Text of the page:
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As the Year of the Rabbit merrily approaches, corporate communications professionals look forward to another opportunity to connect with their clients. But is it good practice to mercilessly chain Lunar New Year greetings to your customers, no matter how well intended?

We all wear shiny black mirrors, and crunching massive amounts of bandwidth over shared text messages is simplicity itself. Just click send – no effort at all.

CDOs assessing their corporate communications skills are urged to exercise caution. Consider your target audience. Will their phones be buzzing with Christmas greetings from friends, families and your competitors?

100 billion

A source crunched the numbers for Gregorian New Year’s Eve 2020 and found a record traffic of approximately 100 billion messages on WhatsApp alone.

Given that the messaging platform (owned by multinational tech conglomerate Meta Platforms) had 1.5 billion users at the time, that’s ~67 messages per user. While many consider it a personal communication platform, the service offers a business application used by countless small businesses, from Indonesian silversmiths to boutique German paint sellers.

Thanks to WhatsApp’s end-to-end encryption, we don’t know exactly what those New Year’s Eve messages were saying. But it’s a fair bet that most of them just contained general wishes for the new year.

Cell phones ring and buzz like snake tails

Out of sight of users, we imagine cell phones ringing and buzzing like witching hours. That 100 billion figure is 13.3 times the 2020 world population.

In peak messages like holidays, greetings, especially generic ones, are often viewed as spam rather than warm wishes.

And in the wake of the COVID-19 pandemic, that’s a problem.


The pandemic taught us about social distancing, but at the cost of social customs. Instead of meeting face-to-face, we learned how to turn up fancy digital backdrops for our Zoom meetings.

And we developed new forms of mobile communication, such as contact tracing. “Contact tracing devices are typically hired by the state’s public health department,” according to a statement posted on the US government’s Federal Trade Commission website. “They are working with the infected person to get the names and phone numbers of anyone that the infected person has been in close contact with who may be infected.”

COVID-19 has boosted digital communication, including sleazy and lewd texting

While a useful strategy for tracing infectious diseases, since few people knew about contact tracing before COVID-19, it was ripe for exploitation by fraudsters. Remember that unscrupulous text messages attract FUD (fear, uncertainty, doubt), and in the early days of the pandemic, a message appeared on cell phones warning that “someone you’ve been in contact with has tested positive for COVID- for”. disable FUD alerts.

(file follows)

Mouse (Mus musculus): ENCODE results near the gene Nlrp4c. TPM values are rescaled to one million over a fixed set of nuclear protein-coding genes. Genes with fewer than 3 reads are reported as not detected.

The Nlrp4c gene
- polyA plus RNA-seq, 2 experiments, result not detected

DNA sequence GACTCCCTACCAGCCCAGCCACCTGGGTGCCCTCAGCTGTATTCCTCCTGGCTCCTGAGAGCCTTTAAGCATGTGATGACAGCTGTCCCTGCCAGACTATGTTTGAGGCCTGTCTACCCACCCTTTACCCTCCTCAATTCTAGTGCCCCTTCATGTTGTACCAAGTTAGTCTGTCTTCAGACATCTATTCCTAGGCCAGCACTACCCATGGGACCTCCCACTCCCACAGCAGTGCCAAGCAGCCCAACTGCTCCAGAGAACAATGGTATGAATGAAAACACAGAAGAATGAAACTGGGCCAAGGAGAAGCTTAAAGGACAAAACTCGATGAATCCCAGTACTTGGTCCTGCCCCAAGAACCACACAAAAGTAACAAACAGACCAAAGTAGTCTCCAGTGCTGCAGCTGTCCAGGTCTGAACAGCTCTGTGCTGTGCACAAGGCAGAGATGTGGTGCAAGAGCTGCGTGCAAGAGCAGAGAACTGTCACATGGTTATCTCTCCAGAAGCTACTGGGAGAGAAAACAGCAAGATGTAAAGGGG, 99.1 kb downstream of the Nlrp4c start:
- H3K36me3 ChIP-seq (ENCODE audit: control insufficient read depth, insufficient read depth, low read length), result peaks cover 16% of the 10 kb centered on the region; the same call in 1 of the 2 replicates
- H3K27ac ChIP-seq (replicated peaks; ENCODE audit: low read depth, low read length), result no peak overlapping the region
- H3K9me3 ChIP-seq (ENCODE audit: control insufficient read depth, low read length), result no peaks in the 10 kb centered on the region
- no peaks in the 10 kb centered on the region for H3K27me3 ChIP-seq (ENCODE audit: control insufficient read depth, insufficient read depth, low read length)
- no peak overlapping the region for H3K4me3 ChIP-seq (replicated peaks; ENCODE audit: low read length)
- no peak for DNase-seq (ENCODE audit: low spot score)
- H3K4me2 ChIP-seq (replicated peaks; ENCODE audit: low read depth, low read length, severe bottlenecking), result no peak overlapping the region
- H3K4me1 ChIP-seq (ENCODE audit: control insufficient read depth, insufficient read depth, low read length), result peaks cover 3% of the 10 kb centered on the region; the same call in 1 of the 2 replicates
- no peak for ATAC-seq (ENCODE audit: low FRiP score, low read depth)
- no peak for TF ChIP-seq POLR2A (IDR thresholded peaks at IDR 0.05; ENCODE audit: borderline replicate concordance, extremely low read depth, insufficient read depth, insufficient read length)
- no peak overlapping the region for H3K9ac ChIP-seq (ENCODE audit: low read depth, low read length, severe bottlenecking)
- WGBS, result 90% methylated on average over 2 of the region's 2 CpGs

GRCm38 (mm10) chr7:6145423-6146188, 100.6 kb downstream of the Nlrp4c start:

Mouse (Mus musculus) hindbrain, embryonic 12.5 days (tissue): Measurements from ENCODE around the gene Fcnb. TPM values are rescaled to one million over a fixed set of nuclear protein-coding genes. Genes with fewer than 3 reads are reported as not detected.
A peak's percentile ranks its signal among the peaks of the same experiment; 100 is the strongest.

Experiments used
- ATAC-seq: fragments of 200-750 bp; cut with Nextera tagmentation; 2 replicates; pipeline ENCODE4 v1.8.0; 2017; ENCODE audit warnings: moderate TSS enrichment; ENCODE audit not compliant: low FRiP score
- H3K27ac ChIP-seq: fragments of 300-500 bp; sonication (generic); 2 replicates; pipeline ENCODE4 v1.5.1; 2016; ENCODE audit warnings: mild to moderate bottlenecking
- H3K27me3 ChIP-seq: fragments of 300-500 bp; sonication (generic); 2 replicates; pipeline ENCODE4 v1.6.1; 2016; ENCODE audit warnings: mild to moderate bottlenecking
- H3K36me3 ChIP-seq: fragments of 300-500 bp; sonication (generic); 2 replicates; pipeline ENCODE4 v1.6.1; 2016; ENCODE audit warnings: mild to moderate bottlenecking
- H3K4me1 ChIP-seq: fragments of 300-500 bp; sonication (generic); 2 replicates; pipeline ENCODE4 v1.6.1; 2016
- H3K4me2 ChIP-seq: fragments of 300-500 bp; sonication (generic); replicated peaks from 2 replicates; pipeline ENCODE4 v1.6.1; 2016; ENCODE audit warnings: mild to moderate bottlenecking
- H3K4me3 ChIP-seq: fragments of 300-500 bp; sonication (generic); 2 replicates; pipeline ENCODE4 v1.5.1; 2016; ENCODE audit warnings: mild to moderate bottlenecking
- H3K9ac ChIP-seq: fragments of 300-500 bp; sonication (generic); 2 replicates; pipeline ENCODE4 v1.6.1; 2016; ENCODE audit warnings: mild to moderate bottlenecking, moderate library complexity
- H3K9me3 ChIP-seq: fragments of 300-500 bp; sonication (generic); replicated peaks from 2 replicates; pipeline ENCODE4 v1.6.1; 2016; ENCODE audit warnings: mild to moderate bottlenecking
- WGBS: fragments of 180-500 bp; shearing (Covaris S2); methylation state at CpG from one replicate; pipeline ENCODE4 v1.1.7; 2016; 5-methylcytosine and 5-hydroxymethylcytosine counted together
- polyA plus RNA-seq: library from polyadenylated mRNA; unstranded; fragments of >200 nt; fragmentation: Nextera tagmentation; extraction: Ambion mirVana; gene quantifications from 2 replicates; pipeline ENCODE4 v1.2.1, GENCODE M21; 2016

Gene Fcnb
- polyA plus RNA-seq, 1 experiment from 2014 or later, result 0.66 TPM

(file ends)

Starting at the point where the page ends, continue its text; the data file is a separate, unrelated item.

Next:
“Contact tracing plays a vital role in stopping the spread of COVID-19,” the FTC said. “However, scammers pretending to be contact trackers and taking advantage of the process also send spam text messages asking them to click on a link.” And as we all know, clicking links in random text messages is bad practice.

Cost calculation

COVID-19 has spurred many forms of digital communication, unfortunately, including lewd and lascivious texting.

“Both spam calls and spam texts have increased during the COVID-19 pandemic, with 5.9 billion spam calls in June 2021 alone, an 11 percent increase,” according to a Digital Trends article. “Now, text message spam seems to be on the rise, as many of us have recently had a flurry of suspicious-looking text messages.”

Beware of the blow

Phishing scams were first discovered in the mid-90s, but “as of 2020, it is the most common type of cybercrime, with the FBI’s Internet Crime Complaint Center reporting more phishing incidents than any other type of computer crime,” according to Wikipedia. . But that’s not bad enough. “SMS phishing or smishing is a type of phishing attack that uses text messages from a mobile phone or smartphone to deliver a bait message.”

“Smishing is a term used to describe phishing attempts and scams that use text messaging or (Short Message Service) SMS as a primary attack platform,” Verizon said. “Smishing is used to collect various types of personal information, including address, credit card information, and more.”

“The types of scams vary, but they will all try to lure you in with lucrative offers (such as free prize money from a popular retailer); try to get you to disclose information or take action (pretending to be a friend or family member in need); or post false transaction or account information (such as package delivery),” Verizon said.

Think twice

More organizations around the world celebrate the Gregorian New Year than the Lunar New Year. But Asian communities around the world will be celebrating the Year of the Rabbit, and families who haven’t been reunited since COVID will enjoy each other’s company.

It’s worth keeping in mind, but think twice before blasting a canned greeting for your entire user base. With holiday traffic, your good wishes may be relegated to the guilt bin.

Gung hei fat choi!

Stefan Hammond is an editor at CDOTrends. Best practices, IoT, payment gateways, robotics and the ongoing fight against cyber-piracy pique his interest. You can reach him [email protected].

Image credit: iStockphoto/nicescene



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